Charlie held up a slow hand to ask Nick a question. “Yes, Charlie?” Charlie looked up at Nick, his eyes still very sad. “If you love someone a whole bunch, can faith save them from dying?” Nick thought Charlie might be thinking about his dad and how he died but there seemed to be an urgency in his eyes that showed that Charlie was thinking about someone else. Nick answered after he took a moment to consider the question. “Yes, Charlie. Sometimes, it can.” Charlie bowed his head down again. His voice became a whimper. “My mom has cancer. My brother said that she won’t be around much longer.” Nick slid down the bench and rested a hand on Charlie’s shoulder. Charlie didn't mind. He wasn’t afraid of Nick anymore. “Charlie,” Nick softly said. “Have you ever prayed?” Charlie’s head remained bowed. “Yes. I pray every night.” “Look at me, Charlie.” Charlie raised his head up and looked at Nick. “When you pray, don’t pray from your sadness. Pray from the happiness that you receive from your mom. She wouldn’t want you to be sad. Above all, have faith in your love for your mom and let that love do the healing. Loving someone doesn’t always cure them, but it helps the person in amazing ways we can’t possibly understand. It heals the soul. That I know. Do you think you can pray the way I explained?” Charlie looked a bit confused. “I will, but how can someone like you know all about faith and love and being happy? Look at you. You’re a mess.” Charlie couldn’t help but giggle at what he just said, and Nick picked up on the humor and laughed harder than he had in a very long time. It was a laugh that started way down deep and as it rolled up and finally burst out of his mouth, his belly shook. Up and down, it went. Over and over again, and soon both Nick and Charlie were laughing so hard they were holding their sides. Finally, Nick could talk. “Do you see how happy I am?” Charlie nodded. “Charlie, I have to get going. I have things I have to do, but thank you. You helped an old man feel good about life again. I feel like you plugged me back in.” He pointed a finger at the words on the front of his grubby shirt. “It feels good to be out in the world again and not cooped up in a place where I had to wear a business suit all the time.” He winked at Charlie. “You go along now and don’t forget to pray, okay?” Nick stood up, and so did Charlie. Nick held out a hand and Charlie shook it. Both had big smiles on their faces. “Goodbye, Nick. Maybe I’ll see you in the park again soon…” Nick nodded. “Maybe you will.”
As Charlie began walking away toward where his bike was laying in the grass, Nick spoke behind Charlie’s back. “Charlie, tell Jeff what I told you about Santa Claus…” Charlie looked over his shoulder and waved to Nick. “I will.” Nick was smiling and waving back at him. Charlie bent down to pick up his bike by the handlebars, intending to roll the bike to a nearby tree so he could prop it up and work on putting his chain back on, but when he looked down, he was shocked. The chain was back on, and it wasn’t as loose as it was before. “No way!” Charlie shouted in surprise. Thinking that Nick must have heard him, Charlie looked over in the bench's direction, but Nick was nowhere in sight. He had simply vanished.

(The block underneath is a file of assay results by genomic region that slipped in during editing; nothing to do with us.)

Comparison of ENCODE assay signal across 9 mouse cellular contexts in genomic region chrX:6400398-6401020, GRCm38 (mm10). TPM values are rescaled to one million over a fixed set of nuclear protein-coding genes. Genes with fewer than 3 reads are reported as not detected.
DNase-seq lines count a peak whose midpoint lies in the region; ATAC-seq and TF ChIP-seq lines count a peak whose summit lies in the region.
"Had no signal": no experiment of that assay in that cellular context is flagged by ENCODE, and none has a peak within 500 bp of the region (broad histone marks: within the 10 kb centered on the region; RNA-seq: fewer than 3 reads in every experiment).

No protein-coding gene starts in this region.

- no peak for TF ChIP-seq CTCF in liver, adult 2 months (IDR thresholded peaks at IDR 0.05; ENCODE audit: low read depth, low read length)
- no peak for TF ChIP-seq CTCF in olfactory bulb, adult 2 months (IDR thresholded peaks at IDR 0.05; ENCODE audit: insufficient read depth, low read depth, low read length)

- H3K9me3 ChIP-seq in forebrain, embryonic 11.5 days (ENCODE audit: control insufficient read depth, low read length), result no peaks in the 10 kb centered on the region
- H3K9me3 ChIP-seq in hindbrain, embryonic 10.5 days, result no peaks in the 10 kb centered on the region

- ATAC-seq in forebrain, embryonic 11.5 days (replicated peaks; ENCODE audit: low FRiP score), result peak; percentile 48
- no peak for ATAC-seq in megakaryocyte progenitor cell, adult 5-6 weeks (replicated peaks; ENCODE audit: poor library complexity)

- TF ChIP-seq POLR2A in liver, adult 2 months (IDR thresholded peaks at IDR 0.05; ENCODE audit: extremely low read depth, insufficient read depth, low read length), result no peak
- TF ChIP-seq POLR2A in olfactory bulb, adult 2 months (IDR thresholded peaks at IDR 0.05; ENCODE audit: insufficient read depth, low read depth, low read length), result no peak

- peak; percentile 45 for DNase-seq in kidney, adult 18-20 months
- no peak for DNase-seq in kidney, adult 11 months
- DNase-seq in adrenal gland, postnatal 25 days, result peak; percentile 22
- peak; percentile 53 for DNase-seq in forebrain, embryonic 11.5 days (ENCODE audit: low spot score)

As Charlie pedaled fast to get home to tell Jeff about the bum he met, something occurred to Charlie. He had never mentioned his brother to Nick by name, but… somehow, he knew his name too, just as he knew Charlie’s name when they first met.
Charlie told Jeff all about the old man in the park, but Jeff paid little mind to the surprises of how the man somehow knew their names or about the mystery of the bike chain. Instead, Jeff scolded Charlie about making friends with strangers in the park. Charlie knew how Jeff would react, so he took it all in stride and made himself a peanut butter and jelly sandwich. While he was spreading the jelly on the bread, Charlie tried to lessen Jeff’s irritation with him. “Where’s mom?” Jeff had his head lowered, watching some music video on his phone. “She’s at the doctor. They’re doing another scan of the tumor.” Charlie stopped spreading the jelly. He hated that word, tumor. It was killing his mother and Jeff said it like Mom was having her nails done. But it was what it was, and Charlie remembered what Nick had told him about praying. He put down the butter knife and immediately put his hands together as if making a church steeple. “Please, God. Please don’t let Mom die. She’s the only family left that Jeff and I have…” Jeff lifted his head from his phone and looked over at Charlie. Sadness replaced the irritation. “Not sure God can help her now Charlie.” Charlie looked at his brother and smiled. “I have faith.” Jeff walked over to his baby brother and hugged him tight. “I wish I did, Charlie. “